The IFC invested more than $86billion of public money in developing countries between 2010 and 2015; 18.6 percent of it spent in Sub-Saharan Africa. The IFC has a significant focus on financial markets, infrastructure, agribusiness and forestry, among other sectors.
While the IFC arguably leads the private sector with its disclosure, environmental and social standards, the public still has no access to information about where over half of the institution’s financing ends up, because it is done through opaque financial intermediaries.
It also continues to face major challenges in measuring its overall development impact, and ensuring that the projects it funds do not harm local communities. This latest Oxfam research shows that the organisation also has a long way to go in ensuring that its clients are responsible tax payers.
Oxfam has asked the IFC to develop new standards to ensure it only invests in companies that have responsible corporate tax practices.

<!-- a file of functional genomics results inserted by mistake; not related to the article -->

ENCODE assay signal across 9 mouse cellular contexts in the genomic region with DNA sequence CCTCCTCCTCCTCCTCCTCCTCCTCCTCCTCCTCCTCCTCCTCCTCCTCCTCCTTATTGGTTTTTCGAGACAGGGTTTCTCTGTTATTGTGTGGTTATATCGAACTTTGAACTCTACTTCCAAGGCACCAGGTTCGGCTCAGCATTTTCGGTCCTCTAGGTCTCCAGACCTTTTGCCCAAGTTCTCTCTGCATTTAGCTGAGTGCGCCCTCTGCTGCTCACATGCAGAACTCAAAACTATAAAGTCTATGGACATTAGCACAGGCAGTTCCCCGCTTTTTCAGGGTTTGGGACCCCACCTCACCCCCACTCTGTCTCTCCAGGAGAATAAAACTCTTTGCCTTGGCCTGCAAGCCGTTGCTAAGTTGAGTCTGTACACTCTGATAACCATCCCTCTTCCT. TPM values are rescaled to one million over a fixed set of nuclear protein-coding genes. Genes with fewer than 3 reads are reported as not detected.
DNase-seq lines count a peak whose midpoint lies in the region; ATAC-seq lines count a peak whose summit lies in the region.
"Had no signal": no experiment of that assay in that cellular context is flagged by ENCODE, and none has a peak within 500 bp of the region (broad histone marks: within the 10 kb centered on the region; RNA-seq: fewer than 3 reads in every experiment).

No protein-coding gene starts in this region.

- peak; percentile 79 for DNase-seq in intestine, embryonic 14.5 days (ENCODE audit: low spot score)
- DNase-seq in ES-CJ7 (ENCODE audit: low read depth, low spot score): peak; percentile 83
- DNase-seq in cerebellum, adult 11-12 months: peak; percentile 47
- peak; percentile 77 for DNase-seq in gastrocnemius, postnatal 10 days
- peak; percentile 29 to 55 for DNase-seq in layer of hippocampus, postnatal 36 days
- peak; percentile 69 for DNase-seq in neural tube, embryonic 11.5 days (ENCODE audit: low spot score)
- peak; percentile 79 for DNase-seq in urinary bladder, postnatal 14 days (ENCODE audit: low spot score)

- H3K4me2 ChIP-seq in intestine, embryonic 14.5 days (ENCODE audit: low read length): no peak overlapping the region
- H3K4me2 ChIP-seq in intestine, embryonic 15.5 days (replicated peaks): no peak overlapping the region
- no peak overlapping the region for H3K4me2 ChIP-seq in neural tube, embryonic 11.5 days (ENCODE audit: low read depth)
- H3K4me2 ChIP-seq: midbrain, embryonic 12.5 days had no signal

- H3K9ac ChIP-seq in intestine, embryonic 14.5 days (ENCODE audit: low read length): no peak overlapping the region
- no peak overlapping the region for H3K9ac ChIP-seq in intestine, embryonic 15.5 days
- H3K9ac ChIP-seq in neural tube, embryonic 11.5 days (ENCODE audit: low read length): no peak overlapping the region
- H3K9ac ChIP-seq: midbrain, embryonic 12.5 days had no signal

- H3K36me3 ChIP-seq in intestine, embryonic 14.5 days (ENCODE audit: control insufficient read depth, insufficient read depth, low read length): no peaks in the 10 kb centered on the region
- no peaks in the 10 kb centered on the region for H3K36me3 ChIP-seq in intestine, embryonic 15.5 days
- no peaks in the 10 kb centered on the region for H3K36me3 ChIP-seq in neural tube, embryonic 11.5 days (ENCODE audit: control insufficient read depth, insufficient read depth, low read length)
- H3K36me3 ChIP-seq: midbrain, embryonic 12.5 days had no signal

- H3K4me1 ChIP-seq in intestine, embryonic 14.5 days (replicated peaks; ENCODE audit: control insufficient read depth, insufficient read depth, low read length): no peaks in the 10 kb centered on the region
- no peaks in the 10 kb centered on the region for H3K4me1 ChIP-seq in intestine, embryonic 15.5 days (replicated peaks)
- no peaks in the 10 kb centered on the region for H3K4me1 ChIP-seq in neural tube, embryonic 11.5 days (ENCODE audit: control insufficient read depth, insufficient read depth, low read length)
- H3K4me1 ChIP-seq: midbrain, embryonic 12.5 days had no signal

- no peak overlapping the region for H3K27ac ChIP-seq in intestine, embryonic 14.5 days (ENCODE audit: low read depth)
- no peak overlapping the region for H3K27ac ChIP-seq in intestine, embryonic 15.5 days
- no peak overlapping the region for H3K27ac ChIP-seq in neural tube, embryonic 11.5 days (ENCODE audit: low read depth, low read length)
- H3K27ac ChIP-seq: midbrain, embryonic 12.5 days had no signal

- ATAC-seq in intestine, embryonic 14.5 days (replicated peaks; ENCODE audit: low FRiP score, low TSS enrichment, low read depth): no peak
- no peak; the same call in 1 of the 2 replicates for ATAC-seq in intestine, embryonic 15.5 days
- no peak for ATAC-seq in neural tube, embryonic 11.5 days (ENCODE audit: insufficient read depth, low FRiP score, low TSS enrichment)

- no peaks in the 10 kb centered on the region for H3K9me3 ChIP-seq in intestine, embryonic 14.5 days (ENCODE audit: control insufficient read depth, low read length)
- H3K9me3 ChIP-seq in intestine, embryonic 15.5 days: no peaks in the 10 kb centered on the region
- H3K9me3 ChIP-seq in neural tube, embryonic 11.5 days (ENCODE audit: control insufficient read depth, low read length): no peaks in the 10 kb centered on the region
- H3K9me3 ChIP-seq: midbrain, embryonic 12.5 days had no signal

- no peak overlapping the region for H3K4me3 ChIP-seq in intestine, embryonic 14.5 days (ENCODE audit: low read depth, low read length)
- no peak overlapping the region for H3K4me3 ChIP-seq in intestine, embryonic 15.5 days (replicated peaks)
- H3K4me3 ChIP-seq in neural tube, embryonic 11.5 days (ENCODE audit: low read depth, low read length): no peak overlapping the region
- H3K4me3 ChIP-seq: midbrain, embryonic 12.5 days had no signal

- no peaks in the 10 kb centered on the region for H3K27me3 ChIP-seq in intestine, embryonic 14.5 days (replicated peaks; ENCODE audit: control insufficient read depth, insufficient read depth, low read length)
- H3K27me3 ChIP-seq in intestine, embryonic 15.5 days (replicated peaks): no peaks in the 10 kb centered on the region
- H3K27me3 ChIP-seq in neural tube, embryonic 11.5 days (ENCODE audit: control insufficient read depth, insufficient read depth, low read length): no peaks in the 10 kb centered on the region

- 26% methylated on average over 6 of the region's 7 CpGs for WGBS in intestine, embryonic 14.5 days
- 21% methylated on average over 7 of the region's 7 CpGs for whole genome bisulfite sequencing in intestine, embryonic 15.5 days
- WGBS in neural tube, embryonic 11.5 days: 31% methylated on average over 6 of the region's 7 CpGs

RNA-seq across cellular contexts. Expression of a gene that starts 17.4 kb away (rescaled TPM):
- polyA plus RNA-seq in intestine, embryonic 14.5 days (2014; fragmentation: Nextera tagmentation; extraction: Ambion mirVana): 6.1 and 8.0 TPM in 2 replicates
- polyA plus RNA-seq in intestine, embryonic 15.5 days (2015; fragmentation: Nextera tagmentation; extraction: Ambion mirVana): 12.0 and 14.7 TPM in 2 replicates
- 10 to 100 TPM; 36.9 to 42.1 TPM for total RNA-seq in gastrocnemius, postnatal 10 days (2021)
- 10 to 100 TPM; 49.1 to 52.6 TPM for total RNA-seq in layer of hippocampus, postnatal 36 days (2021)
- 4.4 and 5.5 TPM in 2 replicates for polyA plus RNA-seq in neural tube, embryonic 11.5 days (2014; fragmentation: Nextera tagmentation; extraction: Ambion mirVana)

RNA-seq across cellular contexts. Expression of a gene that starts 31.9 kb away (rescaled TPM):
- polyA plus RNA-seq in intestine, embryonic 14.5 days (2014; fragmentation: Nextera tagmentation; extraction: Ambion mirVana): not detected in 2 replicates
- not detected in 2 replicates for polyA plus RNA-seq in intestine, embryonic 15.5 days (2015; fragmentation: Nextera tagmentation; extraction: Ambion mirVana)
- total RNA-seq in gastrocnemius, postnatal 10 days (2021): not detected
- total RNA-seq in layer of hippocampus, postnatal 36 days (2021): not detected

“For example, companies should be transparent about their economic activities so it is clear if they are paying their fair share of tax where they do business,” the Oxfam statement says.
The international agency also asked Britain Prime Minister David Cameron to show strong leadership in tackling tax havens, beginning by intervening to ensure that the UK’s Overseas Territories and Crown Dependencies publish public registers revealing the true owners of companies based there.
The international agency also urged the World Bank and IMF to work with governments around the world to further reform the international tax system and help prevent tax dodging by wealthy individuals and companies, including action to end the era of tax havens.
Tax dodging using tax havens is estimated to cost poor countries $100billion in lost revenues every year.
In a report called Monitoring and evaluation at Development Finance Institutions, (Eurodad) says that (DFIs) are increasingly expected to thoroughly report on the impacts of their operations, particularly on development and poverty reduction.
The report says that given DFIs’ increased role in the development landscape, analysing these systems is opportune to identify their strengths and weaknesses, and to find out ways in which they can be improved.
This briefing puts forward a framework to assess M&E systems against the following criteria: governance; development impact; effectiveness; and financial additionality.